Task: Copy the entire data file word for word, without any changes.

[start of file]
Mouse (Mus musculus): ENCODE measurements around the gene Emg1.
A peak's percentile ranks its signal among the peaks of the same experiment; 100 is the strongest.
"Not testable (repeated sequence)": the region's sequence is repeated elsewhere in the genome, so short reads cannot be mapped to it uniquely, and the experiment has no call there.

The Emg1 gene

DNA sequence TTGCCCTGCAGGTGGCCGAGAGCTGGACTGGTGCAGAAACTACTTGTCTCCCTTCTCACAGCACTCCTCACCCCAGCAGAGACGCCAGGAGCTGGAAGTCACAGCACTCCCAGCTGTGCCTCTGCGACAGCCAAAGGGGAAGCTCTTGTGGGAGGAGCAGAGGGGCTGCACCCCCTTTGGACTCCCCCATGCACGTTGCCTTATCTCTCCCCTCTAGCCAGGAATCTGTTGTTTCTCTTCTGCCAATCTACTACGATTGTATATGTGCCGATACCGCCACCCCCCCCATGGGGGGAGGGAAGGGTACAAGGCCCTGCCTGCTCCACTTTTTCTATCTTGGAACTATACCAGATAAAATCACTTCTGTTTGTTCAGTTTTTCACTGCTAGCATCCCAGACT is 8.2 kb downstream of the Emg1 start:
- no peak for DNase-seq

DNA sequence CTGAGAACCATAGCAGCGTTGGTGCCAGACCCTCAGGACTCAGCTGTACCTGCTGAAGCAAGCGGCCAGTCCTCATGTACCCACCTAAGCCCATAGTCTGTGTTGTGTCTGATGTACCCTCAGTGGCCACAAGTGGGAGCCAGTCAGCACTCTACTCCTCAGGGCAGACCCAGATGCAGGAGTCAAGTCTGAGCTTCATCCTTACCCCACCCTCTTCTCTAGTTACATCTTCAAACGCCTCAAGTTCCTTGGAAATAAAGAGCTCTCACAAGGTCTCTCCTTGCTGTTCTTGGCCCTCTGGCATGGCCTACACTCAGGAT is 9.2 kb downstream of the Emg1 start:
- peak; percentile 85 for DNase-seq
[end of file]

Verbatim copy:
Mouse (Mus musculus): ENCODE measurements around the gene Emg1.
A peak's percentile ranks its signal among the peaks of the same experiment; 100 is the strongest.
"Not testable (repeated sequence)": the region's sequence is repeated elsewhere in the genome, so short reads cannot be mapped to it uniquely, and the experiment has no call there.

The Emg1 gene

DNA sequence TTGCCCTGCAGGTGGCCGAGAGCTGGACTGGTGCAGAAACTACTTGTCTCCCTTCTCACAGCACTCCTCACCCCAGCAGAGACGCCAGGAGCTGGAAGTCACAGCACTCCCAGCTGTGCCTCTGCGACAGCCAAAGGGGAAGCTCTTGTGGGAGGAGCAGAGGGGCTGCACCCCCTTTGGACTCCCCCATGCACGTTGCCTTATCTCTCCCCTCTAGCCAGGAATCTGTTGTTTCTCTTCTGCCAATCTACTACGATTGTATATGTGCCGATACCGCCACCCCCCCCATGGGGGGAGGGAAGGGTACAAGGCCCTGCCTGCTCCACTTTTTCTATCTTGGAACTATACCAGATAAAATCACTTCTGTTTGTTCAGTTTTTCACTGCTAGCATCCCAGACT is 8.2 kb downstream of the Emg1 start:
- no peak for DNase-seq

DNA sequence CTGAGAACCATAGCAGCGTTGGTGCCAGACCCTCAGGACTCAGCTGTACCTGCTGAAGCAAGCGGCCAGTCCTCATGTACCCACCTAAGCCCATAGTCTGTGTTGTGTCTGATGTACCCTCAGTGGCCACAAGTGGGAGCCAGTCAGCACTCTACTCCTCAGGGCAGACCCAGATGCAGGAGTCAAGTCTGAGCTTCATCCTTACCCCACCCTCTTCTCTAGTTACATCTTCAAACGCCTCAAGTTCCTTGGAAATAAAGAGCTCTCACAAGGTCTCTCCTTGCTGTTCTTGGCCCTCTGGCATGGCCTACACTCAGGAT is 9.2 kb downstream of the Emg1 start:
- peak; percentile 85 for DNase-seq